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There’s increasing interest in how lifestyle factors, traditionally linked to physical health, may also be related to mental health.
Eating a healthy diet, being physically active, getting proper sleep and not smoking, for example, have all been tied to a lower risk of depression.
Now, new study findings add to growing evidence that healthy lifestyle habits help guard against depression. And the more of them you engage in, the greater the protection.
The latest research
The study, published online Sept. 11 in the journal Nature Mental Health, aimed to investigate the combined effect of a range of lifestyle factors on the risk of depression.
To do so, an international team of researchers examined data from 287,282 UK BioBank participants, including 13,000 who had depression. Individuals were followed for nine years.
The UK Biobank is a large-scale biomedical database and research resource that includes genetic, brain imaging, physical and lifestyle information collected from 500,000 individuals across the United Kingdom.
The researchers identified seven healthy lifestyle factors associated with a lower risk of depression – healthy diet, regular physical activity (150 minutes of moderate physical activity a week), healthy sleep (seven to nine hours a night), moderate alcohol consumption, never smoking, low-to-moderate sedentary behaviour (less than four hours a day) and frequent social connection.
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A healthy diet was defined as consuming at least four of seven food groups: fruits (at least three servings a day), vegetables (at least three servings a day), fish (at least twice weekly), processed meats (no more than one serving a week), unprocessed red meat (no more than 1.5 servings a week), whole grains (at least three servings a day) and refined grains (no more than 1.5 servings a day).
Among these seven lifestyle factors, healthy sleep offered the strongest protection against depression. Compared to people who didn’t get seven to nine hours a night, those who did were 22 per cent less likely to have depression, including single depressive episodes and treatment-resistant depression.
As for recurrent depression, frequent social connection was the most protective lifestyle factor.
‘Favourable’ lifestyle strongly protective
To examine the combined effect of lifestyle factors on depression risk, the researchers scored participants (zero to seven) based on the number of healthy lifestyle habits they followed.
Participants were then assigned to one of three groups: favourable (score of five to seven), intermediate (two to four) or unfavourable (zero to one) lifestyle.
Compared to people with an unfavourable lifestyle, those with a favourable and intermediate lifestyle had a 57 and 41 per cent lower risk of depression, respectfully.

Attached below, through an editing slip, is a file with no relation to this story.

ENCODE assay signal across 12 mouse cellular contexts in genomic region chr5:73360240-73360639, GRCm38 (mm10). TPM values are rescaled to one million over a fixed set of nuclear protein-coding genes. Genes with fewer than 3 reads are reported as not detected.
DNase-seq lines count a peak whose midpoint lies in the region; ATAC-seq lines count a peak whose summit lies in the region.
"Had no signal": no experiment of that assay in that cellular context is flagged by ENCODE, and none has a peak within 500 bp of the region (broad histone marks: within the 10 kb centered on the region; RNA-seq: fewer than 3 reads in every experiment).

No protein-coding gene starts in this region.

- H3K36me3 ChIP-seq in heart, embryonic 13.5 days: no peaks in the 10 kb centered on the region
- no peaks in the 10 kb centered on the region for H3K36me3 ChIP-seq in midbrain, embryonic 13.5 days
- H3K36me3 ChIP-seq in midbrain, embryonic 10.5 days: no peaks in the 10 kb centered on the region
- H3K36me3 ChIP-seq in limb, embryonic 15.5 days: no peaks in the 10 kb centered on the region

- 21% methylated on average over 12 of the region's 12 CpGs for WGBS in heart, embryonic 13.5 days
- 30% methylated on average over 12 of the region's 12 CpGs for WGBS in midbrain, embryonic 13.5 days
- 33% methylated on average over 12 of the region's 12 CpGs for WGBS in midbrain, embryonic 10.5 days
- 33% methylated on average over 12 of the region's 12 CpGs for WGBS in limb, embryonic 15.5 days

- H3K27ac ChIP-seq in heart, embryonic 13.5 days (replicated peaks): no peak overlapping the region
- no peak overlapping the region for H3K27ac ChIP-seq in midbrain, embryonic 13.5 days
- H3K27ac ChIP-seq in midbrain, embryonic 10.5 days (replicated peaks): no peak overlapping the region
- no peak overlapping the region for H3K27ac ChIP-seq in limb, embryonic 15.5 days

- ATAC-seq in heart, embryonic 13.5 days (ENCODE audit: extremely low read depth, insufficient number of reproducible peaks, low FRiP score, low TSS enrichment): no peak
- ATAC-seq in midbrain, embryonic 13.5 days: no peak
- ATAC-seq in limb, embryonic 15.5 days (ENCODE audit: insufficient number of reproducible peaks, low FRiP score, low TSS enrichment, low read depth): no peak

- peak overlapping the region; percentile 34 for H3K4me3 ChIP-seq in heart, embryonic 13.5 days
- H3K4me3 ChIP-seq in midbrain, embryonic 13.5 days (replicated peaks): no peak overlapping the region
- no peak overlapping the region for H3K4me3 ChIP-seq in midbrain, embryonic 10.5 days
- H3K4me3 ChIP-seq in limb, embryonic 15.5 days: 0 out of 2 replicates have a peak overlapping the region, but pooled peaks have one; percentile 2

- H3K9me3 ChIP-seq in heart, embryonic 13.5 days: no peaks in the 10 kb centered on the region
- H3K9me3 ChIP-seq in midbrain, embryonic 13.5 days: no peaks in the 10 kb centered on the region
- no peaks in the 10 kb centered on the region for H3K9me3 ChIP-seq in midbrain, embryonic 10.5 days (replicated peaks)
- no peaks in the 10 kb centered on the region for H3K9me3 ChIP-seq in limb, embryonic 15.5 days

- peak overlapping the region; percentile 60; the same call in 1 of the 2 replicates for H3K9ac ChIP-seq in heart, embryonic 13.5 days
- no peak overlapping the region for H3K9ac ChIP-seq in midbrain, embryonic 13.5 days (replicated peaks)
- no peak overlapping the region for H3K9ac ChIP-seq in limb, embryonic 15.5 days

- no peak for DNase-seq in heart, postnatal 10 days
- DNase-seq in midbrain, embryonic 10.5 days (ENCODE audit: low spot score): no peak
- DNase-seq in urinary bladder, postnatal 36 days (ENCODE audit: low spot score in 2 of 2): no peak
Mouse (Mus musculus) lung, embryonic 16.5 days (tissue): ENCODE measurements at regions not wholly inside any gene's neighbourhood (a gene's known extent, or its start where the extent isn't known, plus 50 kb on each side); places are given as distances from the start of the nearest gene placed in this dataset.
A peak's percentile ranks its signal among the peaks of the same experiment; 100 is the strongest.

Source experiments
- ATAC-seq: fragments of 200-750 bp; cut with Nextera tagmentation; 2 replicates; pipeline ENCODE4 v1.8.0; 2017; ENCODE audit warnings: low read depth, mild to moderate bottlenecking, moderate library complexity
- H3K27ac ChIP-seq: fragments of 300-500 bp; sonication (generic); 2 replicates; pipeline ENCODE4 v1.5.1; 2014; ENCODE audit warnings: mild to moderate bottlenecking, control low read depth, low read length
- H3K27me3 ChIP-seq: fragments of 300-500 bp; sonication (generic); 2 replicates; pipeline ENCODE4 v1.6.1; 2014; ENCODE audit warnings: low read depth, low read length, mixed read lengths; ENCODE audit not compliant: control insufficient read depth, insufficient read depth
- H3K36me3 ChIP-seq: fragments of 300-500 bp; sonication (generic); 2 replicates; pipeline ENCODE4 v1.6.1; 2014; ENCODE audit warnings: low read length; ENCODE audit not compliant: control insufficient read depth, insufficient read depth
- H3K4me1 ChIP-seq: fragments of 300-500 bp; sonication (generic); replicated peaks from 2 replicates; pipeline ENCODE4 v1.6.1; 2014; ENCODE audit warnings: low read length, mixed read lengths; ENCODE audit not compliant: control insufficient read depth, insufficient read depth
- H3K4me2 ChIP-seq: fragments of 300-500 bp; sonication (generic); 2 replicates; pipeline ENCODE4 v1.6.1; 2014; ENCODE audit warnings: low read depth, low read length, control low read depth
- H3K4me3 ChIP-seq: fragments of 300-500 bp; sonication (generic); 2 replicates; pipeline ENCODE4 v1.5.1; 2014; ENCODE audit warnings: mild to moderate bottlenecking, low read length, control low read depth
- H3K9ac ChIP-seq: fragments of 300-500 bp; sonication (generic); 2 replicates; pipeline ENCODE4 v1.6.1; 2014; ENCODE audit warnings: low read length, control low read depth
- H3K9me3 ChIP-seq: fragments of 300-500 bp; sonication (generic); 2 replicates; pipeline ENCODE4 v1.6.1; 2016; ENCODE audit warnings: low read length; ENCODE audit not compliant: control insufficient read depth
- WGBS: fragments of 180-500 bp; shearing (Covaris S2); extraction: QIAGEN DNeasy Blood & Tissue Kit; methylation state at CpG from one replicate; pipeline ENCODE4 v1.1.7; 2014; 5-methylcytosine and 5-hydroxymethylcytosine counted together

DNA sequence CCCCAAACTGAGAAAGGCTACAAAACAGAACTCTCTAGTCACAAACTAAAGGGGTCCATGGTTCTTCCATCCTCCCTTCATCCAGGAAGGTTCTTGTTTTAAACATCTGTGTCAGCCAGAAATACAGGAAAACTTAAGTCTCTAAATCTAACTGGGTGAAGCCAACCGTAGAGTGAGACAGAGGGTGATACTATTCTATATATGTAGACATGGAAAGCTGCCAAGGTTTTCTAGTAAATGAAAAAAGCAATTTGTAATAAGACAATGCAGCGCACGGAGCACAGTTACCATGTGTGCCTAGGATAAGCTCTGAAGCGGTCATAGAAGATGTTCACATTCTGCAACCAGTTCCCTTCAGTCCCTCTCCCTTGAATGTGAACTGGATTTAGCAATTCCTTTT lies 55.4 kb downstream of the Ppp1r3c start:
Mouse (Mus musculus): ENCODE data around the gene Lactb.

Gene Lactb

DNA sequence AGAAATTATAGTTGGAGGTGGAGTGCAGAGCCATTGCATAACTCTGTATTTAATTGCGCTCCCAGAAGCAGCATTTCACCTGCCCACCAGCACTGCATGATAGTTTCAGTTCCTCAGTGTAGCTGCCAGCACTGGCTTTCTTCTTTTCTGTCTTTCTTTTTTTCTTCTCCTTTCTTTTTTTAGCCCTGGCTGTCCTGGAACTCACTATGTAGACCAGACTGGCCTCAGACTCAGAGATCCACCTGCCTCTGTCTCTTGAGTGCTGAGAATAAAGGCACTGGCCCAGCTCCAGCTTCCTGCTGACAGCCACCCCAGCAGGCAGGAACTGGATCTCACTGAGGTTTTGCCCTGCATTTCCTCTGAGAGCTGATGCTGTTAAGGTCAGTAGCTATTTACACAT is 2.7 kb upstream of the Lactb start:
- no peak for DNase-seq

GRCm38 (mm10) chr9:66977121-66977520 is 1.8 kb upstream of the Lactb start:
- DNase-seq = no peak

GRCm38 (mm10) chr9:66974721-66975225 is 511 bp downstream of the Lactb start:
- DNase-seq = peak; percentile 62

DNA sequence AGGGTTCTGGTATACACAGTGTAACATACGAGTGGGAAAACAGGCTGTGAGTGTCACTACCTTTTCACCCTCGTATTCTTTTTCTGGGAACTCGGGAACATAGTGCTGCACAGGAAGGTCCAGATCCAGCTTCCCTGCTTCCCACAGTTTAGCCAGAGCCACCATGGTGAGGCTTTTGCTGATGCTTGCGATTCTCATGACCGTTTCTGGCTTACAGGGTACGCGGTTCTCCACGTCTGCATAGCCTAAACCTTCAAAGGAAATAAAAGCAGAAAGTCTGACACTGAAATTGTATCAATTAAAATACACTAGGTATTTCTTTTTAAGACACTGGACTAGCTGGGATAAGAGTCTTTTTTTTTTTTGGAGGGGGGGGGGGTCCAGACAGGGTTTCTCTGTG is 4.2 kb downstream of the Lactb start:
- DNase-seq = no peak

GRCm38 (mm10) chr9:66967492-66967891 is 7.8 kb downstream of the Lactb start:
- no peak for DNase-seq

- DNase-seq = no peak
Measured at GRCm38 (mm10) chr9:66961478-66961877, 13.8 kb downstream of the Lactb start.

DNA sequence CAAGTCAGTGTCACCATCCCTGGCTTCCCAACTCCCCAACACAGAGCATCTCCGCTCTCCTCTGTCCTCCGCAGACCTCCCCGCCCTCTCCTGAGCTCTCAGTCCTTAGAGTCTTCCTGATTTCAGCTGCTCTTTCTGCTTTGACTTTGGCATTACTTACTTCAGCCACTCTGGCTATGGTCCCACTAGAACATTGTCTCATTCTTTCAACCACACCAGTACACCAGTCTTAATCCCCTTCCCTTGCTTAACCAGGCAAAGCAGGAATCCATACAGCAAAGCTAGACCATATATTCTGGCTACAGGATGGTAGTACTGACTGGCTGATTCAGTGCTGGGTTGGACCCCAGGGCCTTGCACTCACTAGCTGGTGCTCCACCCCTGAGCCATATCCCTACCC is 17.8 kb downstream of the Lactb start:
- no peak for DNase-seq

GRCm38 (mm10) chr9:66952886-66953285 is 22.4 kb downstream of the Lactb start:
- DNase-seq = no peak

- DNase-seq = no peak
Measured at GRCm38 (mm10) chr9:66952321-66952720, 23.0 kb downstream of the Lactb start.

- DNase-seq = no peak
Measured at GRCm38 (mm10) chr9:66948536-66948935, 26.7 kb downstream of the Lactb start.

The findings also revealed that a favourable lifestyle played a strong protective role regardless of a person’s genetic risk for depression.
How a healthy lifestyle might reduce depression risk
The possible ways in which lifestyle factors can influence the risk of depression are complex and dependent on many factors.
After examining the MRI brain scans of 32,839 participants, the researchers found that higher lifestyle scores were correlated with larger brain volumes in a number of brain regions. These larger brain structures were associated with a lower risk of depressive symptoms.
Participants’ blood biochemistry was also assessed. Certain blood markers were identified that suggest an unfavourable lifestyle affects the immune system and metabolism, which in turn can increase the risk of depression.
Previous research has found that an unhealthy lifestyle can influence depression risk by increasing inflammation. Regular exercise, a Mediterranean diet, optimal sleep and quitting smoking have all been shown to have anti-inflammatory effects.
More evidence a Mediterranean diet improves depression
Experimental evidence has also demonstrated that feeding healthy volunteers meals high in saturated fat and refined carbohydrates increased depressive symptoms and inflammatory blood markers.
A sedentary lifestyle may increase the risk of depression by suppressing the body’s stress response. Psychological stress is associated with heightened inflammation in the body.
Unhealthy lifestyle choices can also lead to the development of obesity, Type 2 diabetes and cardiovascular disease, chronic diseases which themselves can negatively affect mental health.
This new study is not without limitations, including the use of self-report questionnaires to assess lifestyle, which can be prone to error.
Among the study’s strong points is its large sample size. As well, the researchers defined healthy lifestyle factors based on validated national guidelines.
Finally, the study was able to identify underlying ways in which lifestyle factors may protect against depression by assessing the relationship between lifestyle, genetics, brain structure and blood biochemistry.
The present findings strongly suggest that modifying lifestyle behaviours can play a protective role against depression. Just as a healthy lifestyle is important for our physical health, it’s also important for our mental health.
Leslie Beck, a Toronto-based private practice dietitian, is director of food and nutrition at Medcan. Follow her on Twitter @LeslieBeckRD